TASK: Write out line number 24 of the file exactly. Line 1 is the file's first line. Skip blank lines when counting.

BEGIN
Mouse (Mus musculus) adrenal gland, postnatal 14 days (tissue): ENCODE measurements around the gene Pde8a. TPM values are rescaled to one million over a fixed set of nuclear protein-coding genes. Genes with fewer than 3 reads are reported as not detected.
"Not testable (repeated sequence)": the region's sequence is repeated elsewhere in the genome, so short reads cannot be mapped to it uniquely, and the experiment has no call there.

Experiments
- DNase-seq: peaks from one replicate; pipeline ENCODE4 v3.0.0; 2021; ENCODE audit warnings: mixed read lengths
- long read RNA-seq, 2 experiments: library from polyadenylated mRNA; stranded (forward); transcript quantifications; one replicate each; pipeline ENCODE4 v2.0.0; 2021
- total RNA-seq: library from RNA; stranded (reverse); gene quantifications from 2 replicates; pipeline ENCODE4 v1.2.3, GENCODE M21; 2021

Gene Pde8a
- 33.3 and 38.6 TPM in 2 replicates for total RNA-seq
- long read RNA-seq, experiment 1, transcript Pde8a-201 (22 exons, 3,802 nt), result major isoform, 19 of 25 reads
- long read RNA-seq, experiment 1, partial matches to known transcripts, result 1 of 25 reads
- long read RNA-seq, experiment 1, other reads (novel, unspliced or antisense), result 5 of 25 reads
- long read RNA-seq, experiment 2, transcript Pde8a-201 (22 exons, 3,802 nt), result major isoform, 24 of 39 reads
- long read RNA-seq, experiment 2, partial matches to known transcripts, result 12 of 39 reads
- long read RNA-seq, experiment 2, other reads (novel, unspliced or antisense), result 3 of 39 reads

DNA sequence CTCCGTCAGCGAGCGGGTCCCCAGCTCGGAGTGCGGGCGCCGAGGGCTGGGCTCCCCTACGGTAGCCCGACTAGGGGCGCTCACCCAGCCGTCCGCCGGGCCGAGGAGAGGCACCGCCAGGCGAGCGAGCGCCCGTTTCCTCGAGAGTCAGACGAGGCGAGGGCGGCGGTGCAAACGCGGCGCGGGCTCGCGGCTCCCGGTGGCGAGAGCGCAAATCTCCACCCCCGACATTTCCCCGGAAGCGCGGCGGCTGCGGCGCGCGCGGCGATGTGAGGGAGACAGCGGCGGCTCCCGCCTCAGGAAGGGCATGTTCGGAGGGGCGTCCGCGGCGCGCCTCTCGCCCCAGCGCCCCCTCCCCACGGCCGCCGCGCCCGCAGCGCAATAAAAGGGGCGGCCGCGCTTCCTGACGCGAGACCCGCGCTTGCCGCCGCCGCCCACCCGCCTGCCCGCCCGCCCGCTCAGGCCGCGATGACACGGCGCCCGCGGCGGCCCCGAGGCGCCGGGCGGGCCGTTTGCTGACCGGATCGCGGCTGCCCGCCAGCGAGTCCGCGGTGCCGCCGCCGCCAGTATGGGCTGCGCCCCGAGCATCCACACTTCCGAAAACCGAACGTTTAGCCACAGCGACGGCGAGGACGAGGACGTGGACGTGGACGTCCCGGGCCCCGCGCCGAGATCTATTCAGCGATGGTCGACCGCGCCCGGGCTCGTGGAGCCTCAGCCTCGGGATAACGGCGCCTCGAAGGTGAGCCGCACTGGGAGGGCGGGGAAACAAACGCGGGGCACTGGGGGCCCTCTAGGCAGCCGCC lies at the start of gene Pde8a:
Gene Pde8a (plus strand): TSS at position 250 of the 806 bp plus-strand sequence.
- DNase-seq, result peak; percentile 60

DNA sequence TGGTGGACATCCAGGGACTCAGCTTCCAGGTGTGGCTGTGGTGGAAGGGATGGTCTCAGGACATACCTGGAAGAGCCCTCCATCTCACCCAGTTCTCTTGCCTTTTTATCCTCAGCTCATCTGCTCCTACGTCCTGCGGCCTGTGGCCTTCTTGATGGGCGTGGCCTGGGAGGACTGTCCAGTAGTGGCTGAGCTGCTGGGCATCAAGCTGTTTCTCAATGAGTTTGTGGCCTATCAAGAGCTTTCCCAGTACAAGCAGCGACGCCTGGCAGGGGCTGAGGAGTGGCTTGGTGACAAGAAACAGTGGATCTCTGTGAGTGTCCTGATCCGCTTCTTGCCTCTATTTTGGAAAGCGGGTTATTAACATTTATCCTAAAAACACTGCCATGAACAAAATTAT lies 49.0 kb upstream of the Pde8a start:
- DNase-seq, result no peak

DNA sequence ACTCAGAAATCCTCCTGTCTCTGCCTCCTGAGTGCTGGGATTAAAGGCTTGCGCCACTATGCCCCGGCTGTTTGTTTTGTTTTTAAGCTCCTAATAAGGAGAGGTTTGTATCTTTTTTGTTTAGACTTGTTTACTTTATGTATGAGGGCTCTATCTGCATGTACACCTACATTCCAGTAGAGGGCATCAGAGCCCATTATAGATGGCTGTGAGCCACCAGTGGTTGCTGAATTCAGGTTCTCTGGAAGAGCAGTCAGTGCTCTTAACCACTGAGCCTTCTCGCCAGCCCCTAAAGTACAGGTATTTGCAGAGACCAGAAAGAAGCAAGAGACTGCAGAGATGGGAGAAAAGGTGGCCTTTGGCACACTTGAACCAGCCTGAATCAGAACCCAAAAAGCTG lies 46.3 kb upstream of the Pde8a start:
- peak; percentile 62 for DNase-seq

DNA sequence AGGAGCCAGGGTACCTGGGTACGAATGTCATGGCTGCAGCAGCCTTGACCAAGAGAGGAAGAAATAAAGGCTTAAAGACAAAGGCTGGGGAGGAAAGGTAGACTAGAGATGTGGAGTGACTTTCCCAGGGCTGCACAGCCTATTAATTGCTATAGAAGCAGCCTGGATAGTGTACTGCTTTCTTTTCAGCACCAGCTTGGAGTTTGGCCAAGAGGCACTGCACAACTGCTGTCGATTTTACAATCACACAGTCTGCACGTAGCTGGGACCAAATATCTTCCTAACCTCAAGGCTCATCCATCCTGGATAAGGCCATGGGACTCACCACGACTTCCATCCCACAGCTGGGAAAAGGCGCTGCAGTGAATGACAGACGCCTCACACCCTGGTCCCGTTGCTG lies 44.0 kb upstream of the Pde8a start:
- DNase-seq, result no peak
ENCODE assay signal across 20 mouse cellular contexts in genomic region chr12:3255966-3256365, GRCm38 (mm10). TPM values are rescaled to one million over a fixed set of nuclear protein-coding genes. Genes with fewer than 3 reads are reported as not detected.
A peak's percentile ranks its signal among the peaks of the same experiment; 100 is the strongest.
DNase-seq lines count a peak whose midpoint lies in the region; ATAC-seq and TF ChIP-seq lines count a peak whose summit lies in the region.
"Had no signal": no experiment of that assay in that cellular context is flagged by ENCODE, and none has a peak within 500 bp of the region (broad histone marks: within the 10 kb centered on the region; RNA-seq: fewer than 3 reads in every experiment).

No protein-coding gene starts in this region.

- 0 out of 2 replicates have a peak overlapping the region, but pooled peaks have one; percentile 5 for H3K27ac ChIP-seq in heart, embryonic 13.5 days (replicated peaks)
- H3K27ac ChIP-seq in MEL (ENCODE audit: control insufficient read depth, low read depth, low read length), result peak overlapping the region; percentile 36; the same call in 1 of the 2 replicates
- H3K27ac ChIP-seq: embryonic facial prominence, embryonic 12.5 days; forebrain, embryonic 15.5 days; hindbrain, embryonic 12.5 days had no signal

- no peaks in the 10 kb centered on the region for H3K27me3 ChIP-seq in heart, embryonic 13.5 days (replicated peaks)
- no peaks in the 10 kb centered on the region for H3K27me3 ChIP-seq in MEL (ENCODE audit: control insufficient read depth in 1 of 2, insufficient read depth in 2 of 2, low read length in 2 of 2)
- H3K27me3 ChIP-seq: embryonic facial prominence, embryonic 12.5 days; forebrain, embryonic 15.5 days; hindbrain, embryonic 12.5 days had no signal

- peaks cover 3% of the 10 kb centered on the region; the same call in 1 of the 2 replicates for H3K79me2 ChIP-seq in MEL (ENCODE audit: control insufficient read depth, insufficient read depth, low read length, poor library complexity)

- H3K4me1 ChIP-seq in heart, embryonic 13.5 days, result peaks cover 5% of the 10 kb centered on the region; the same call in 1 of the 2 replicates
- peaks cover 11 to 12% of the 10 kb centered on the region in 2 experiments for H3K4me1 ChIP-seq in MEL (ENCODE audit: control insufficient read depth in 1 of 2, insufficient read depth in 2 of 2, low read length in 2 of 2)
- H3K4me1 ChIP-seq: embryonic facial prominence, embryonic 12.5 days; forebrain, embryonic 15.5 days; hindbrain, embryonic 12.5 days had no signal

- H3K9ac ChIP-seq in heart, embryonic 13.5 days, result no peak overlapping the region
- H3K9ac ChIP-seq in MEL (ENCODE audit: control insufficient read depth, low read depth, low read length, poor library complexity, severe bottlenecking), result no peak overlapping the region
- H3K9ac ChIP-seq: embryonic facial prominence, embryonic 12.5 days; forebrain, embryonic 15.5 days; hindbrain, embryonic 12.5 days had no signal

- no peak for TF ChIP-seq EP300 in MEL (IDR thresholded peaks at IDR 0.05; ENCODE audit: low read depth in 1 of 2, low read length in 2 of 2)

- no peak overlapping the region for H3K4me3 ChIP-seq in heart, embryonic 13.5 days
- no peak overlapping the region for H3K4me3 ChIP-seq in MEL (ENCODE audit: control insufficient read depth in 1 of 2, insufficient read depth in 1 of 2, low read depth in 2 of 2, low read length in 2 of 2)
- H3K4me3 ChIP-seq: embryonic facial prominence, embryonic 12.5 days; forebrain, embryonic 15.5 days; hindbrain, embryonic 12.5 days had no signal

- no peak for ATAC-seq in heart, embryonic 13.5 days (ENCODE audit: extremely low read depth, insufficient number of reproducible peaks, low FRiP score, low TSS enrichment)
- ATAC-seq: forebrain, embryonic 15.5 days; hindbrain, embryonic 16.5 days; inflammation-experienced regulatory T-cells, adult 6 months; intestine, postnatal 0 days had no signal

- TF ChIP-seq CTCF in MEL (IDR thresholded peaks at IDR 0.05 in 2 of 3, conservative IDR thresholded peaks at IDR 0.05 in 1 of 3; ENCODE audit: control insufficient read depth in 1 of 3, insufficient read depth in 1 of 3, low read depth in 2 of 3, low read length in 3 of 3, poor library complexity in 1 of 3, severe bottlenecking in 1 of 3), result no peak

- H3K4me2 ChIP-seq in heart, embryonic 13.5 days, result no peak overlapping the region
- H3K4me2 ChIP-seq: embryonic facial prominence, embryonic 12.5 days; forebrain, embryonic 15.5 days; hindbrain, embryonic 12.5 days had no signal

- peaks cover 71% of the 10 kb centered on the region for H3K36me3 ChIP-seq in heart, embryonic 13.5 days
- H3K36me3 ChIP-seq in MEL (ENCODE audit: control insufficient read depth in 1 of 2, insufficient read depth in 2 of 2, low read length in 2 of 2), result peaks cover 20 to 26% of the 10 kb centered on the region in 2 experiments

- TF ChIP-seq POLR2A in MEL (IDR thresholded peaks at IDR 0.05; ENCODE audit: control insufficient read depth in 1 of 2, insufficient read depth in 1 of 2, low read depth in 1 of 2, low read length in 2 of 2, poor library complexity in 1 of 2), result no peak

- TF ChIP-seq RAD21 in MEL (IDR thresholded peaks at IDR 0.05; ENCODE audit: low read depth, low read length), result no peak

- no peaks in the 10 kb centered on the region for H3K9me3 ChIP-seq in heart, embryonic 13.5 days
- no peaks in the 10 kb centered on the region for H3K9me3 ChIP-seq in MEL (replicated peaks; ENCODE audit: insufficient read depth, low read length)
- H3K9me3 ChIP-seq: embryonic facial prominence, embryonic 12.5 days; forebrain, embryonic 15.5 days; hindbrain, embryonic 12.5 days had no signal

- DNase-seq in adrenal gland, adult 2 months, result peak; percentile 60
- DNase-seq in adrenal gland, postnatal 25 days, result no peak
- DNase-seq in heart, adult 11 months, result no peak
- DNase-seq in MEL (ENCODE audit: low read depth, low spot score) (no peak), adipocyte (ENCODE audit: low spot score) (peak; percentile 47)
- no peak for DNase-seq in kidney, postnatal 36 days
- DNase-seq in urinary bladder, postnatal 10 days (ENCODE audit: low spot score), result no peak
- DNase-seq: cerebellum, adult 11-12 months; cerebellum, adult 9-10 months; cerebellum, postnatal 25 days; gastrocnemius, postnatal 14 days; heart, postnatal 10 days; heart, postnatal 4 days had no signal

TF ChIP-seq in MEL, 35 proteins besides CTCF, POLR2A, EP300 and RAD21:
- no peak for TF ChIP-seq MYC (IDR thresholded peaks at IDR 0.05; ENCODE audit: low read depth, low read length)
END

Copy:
ENCODE assay signal across 20 mouse cellular contexts in genomic region chr12:3255966-3256365, GRCm38 (mm10). TPM values are rescaled to one million over a fixed set of nuclear protein-coding genes. Genes with fewer than 3 reads are reported as not detected.